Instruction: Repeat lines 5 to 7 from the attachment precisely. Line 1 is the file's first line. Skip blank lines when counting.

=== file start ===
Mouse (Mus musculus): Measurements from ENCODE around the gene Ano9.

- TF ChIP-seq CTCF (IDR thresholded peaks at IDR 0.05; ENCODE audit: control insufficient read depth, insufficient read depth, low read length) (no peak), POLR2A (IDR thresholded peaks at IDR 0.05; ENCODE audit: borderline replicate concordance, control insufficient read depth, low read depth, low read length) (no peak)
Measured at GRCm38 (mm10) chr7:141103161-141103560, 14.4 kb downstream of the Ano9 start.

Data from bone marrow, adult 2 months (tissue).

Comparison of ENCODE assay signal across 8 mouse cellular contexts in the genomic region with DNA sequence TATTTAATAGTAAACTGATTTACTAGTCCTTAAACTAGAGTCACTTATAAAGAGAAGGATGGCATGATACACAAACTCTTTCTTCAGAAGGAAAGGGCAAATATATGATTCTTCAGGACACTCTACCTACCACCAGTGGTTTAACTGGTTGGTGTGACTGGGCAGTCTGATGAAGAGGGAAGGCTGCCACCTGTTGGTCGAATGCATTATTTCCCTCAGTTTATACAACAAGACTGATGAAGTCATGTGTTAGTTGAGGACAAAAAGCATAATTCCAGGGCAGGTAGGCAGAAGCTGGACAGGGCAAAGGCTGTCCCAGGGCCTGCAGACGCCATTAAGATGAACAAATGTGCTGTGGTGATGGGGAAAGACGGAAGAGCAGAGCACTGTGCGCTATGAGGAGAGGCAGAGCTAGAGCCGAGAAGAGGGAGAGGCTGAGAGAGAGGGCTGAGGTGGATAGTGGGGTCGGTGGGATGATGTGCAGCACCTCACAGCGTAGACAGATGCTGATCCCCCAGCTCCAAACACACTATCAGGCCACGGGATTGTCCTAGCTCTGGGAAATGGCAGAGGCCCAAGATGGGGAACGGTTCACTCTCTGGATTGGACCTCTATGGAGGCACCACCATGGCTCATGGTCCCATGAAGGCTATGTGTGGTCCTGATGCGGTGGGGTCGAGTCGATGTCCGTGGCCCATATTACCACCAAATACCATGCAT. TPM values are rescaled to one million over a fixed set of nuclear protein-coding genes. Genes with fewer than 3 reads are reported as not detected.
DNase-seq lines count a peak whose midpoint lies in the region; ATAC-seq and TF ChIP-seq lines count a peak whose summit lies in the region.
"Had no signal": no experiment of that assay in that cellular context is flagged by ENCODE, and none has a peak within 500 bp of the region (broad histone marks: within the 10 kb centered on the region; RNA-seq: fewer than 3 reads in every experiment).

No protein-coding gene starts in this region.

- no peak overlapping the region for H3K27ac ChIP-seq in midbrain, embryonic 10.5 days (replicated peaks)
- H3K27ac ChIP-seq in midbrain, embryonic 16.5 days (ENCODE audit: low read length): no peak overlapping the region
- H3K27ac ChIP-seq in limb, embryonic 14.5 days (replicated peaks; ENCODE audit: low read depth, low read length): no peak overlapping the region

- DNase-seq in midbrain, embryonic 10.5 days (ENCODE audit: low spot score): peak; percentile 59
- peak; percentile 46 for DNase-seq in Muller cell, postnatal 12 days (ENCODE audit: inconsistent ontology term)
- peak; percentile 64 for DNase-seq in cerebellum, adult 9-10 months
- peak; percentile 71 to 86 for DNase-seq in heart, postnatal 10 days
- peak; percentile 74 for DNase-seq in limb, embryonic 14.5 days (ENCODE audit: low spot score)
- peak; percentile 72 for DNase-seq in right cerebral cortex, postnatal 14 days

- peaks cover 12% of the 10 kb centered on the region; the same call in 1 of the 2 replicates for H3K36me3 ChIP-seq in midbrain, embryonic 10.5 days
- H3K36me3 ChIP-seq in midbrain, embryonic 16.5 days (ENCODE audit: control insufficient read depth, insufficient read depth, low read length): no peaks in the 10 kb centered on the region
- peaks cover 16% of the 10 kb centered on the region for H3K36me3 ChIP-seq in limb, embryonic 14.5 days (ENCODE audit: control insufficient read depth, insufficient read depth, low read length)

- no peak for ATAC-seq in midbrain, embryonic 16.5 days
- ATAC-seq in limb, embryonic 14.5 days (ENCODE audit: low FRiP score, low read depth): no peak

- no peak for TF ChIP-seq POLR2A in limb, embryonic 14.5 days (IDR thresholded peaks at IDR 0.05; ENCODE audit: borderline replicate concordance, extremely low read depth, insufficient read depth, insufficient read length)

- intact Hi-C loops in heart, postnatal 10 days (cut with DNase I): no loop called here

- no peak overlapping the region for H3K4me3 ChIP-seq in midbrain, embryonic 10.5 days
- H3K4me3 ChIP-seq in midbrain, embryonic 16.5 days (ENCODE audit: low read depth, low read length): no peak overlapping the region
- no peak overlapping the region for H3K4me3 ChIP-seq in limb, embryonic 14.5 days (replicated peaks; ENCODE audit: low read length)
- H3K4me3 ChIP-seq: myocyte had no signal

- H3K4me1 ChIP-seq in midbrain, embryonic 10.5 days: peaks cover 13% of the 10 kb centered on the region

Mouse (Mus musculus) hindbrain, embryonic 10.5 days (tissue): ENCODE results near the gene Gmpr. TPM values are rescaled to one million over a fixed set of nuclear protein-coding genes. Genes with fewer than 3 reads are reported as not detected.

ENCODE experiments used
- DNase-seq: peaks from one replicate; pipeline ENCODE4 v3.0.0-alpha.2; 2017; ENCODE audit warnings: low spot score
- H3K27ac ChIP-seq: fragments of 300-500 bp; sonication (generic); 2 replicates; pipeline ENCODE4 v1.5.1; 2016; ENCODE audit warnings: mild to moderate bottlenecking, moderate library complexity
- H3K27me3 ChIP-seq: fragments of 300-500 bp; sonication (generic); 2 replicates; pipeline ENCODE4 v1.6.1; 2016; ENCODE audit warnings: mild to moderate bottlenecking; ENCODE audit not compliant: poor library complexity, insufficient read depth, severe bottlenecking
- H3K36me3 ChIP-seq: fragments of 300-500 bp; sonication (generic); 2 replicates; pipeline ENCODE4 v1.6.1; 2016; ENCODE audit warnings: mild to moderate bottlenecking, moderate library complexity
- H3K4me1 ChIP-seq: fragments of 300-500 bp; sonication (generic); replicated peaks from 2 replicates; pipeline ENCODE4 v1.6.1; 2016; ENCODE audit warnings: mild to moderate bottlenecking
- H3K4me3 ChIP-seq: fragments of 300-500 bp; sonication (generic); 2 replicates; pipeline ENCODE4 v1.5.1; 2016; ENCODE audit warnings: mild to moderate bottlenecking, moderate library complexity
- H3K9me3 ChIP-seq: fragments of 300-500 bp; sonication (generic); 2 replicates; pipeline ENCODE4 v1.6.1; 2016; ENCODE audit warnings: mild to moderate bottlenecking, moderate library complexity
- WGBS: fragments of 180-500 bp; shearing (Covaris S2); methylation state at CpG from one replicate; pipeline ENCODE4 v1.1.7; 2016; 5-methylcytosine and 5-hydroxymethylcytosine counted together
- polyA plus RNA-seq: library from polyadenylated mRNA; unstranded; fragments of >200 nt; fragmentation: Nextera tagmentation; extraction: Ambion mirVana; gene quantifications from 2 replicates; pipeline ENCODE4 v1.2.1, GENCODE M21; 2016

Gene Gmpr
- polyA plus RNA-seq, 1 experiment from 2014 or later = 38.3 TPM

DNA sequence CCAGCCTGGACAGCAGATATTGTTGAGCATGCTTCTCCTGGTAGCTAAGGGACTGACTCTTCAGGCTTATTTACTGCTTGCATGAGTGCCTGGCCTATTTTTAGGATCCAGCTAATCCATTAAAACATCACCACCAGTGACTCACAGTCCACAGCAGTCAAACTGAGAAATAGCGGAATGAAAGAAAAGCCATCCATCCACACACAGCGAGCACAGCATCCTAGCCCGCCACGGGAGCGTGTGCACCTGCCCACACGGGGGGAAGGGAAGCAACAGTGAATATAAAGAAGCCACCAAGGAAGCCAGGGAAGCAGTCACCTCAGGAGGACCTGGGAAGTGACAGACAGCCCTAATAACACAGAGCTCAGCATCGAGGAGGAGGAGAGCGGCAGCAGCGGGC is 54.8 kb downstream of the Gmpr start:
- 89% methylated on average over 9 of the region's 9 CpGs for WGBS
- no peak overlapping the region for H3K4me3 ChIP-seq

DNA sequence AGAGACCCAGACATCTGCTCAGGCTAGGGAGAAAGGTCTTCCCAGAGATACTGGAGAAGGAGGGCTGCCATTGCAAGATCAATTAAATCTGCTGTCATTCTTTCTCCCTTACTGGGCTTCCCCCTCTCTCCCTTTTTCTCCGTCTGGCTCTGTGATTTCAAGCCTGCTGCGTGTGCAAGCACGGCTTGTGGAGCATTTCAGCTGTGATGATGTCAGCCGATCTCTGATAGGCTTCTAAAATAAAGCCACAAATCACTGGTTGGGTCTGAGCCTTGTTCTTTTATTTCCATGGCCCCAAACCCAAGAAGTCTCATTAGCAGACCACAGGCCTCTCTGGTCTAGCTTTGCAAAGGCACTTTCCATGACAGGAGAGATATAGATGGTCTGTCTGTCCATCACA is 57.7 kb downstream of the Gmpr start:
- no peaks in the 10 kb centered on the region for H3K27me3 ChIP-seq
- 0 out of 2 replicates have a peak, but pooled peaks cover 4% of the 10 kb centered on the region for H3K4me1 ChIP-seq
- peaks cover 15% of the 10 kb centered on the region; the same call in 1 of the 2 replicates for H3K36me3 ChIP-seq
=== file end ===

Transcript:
Comparison of ENCODE assay signal across 8 mouse cellular contexts in the genomic region with DNA sequence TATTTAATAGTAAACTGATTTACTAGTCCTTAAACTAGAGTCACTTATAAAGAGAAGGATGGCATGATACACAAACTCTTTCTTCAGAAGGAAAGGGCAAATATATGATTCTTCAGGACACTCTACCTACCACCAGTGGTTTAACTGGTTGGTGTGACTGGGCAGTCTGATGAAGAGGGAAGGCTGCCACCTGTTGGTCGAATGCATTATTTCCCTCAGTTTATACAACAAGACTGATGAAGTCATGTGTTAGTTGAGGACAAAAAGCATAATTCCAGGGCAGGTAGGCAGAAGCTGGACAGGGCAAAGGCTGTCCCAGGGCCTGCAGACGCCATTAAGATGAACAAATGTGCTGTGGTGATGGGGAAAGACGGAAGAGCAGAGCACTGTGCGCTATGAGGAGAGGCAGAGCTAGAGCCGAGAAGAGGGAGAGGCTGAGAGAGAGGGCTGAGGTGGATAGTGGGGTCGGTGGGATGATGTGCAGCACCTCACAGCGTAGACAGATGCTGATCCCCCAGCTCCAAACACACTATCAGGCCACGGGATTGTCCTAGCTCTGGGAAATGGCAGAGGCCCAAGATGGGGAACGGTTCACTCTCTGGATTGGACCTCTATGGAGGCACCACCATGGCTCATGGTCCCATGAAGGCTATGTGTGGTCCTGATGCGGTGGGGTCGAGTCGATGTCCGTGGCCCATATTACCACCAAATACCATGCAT. TPM values are rescaled to one million over a fixed set of nuclear protein-coding genes. Genes with fewer than 3 reads are reported as not detected.
DNase-seq lines count a peak whose midpoint lies in the region; ATAC-seq and TF ChIP-seq lines count a peak whose summit lies in the region.
"Had no signal": no experiment of that assay in that cellular context is flagged by ENCODE, and none has a peak within 500 bp of the region (broad histone marks: within the 10 kb centered on the region; RNA-seq: fewer than 3 reads in every experiment).